Curtis: The biggest reward is getting to know the kids (the applicants). Their level of maturity and confidence, and their willingness to answer questions is amazing. The challenge is trying to identify the students who will flourish at Southwestern—students that might not find their way to the University otherwise.

Maggie: Going through the applications was arduous, but I was so impressed with the caliber of the students. It’s amazing to see what they’ve already accomplished and what they can bring to Southwestern.

John: It’s really humbling to learn about the big plans these students have for themselves, even after—in some cases—having overcome difficult circumstances in their lives. They blow me away!

Candy: Reading about students’ specific life circumstances can be emotional. But it’s great to see the plans they have for their futures.

John: The challenge is making the decisions. We want to offer something to all of them.

Do you look for depth or breadth of experience in activities?

John: What I look for is passion. It may be passion for one thing—sports, arts, church—or it may be a passion for learning in general. Either depth or breadth can be good, it just depends on the student.

Curtis: Personally, I like to see both. You can’t have one without the other. If (the applicant) has depth in only one area, have they really explored enough to know what they like or what they want to do? On the other hand, we need to see some depth, otherwise it looks like their activities are just résumé fillers.

Lynette: I hate to see kids who’ve spread themselves too thin. It depends on the student and what he or she has done in their activities, but I like to see quality over quantity.

What makes an application memorable?

Curtis: Those students that stick out in my mind are the ones that clearly want to make a difference. They have a plan and an expectation that they will succeed.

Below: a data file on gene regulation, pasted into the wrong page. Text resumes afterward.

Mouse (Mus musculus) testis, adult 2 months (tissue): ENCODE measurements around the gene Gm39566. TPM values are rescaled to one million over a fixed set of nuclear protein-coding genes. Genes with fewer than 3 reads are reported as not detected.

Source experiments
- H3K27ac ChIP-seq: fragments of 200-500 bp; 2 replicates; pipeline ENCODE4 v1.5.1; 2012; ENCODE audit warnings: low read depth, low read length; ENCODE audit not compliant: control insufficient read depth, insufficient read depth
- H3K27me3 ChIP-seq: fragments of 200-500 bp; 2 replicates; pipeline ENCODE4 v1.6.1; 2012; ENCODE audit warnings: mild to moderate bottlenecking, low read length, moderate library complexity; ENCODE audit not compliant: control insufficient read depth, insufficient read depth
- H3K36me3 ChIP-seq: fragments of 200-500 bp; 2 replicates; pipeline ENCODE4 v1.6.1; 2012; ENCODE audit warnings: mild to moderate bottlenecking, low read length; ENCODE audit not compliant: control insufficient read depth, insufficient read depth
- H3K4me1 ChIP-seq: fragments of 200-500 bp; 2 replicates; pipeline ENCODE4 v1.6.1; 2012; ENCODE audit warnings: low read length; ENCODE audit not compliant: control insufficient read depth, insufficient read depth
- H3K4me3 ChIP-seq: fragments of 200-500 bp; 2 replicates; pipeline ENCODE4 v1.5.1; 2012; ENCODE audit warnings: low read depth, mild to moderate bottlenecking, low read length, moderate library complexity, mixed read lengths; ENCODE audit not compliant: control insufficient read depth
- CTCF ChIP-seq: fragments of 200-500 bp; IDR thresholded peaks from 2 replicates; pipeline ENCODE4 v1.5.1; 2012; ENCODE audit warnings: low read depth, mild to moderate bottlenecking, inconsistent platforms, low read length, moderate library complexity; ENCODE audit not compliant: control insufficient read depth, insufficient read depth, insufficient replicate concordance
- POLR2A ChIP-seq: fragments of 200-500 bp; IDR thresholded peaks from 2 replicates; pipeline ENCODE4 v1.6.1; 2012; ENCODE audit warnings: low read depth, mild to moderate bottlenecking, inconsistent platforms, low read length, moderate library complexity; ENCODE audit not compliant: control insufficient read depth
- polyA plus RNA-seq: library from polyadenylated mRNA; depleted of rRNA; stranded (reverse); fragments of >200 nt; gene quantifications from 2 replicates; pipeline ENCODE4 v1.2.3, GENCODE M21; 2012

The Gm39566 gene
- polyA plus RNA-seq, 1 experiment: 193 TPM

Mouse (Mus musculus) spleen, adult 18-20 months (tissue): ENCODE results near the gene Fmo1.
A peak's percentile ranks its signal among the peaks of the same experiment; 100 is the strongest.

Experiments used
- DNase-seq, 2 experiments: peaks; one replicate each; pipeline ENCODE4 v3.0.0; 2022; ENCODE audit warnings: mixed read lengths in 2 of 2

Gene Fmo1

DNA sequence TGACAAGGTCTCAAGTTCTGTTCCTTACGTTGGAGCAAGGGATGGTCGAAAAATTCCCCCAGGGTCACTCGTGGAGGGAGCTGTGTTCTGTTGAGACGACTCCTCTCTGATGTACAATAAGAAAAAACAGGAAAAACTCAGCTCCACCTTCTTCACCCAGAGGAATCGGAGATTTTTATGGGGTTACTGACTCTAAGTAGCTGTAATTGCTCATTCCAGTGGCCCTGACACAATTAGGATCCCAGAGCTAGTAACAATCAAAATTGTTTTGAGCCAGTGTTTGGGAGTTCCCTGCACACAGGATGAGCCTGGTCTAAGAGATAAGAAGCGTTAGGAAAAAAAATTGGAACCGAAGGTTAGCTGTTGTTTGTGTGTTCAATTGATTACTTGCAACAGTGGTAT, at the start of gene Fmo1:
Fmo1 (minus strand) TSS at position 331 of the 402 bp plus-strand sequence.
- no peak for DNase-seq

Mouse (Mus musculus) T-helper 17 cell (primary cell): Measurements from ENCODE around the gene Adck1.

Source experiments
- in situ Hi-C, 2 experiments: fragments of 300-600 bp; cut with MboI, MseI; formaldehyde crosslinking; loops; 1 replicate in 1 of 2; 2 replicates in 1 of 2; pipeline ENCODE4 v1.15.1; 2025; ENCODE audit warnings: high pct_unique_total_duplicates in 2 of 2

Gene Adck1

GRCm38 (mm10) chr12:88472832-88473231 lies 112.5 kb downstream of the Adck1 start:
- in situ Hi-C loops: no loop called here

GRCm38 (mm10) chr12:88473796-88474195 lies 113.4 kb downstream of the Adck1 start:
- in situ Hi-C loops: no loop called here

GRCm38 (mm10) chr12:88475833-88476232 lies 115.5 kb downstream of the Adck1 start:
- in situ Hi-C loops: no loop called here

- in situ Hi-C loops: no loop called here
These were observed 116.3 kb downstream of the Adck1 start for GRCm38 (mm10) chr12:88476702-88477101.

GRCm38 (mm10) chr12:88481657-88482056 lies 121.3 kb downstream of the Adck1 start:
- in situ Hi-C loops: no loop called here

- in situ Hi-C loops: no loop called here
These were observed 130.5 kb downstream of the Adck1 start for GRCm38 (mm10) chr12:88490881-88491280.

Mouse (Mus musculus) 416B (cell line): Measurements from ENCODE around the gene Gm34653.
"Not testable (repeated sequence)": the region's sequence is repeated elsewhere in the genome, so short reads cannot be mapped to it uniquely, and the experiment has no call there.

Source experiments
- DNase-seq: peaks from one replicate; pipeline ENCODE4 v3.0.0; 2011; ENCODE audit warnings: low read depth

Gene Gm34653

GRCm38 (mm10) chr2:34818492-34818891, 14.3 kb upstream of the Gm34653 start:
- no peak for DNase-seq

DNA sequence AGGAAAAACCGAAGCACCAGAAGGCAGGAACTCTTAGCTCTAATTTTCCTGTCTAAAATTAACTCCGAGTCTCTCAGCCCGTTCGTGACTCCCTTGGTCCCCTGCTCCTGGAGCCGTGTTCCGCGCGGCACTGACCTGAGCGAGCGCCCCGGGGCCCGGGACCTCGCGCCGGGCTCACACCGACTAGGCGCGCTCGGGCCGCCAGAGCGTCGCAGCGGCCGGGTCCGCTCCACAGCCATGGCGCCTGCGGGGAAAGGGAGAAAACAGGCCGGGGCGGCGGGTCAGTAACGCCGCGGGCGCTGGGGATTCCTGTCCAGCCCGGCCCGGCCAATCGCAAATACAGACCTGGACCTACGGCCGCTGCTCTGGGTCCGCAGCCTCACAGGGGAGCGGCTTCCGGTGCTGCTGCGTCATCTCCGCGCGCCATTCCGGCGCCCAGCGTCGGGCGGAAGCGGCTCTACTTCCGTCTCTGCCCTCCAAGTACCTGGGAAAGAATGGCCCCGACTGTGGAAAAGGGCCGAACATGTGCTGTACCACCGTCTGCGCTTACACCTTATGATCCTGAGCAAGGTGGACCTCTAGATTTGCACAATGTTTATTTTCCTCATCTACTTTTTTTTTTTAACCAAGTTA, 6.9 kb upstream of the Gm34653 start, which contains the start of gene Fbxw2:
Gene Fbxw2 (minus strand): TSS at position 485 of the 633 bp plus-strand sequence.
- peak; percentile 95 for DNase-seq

Lynette: Each year it seems we have groups of students who all do the same thing; one year we have a lot of athletes, another year a lot involved in the sciences. So, for me, the essay is the best way to get to know them as individuals. The most memorable for me was an essay written by a girl about her grandmother. She ended up graduating from Southwestern and going on to law school.

John: I like to read an essay that gives me insight into the student’s life. What’s memorable to me is a student who demonstrates strong character and the ability to succeed even in the face of adversity.

Maggie: The essays distinguish one applicant from another, but the interviews are also really eye-opening. It’s inspirational to hear some of the background stories and see the motivation of these goal-oriented students.

Candy: What’s memorable? Students who have a passion for learning, who recognize the possibilities in front of them, who are able to articulate what they will bring to Southwestern.


For more information on applying for the Dixon Award and other scholarships, go to

If you would like to make a gift to the Dixon Scholarship Fund, please call the Southwestern Development Office at 512-863-1482.

10 Years of Success for Dixon Scholars

High-achieving African American, Hispanic and Native American students arrive each year at Southwestern with knowledge, skills and life experience, as well as drive, ambition and a desire to succeed. That’s what is required to be a Dixon Scholar.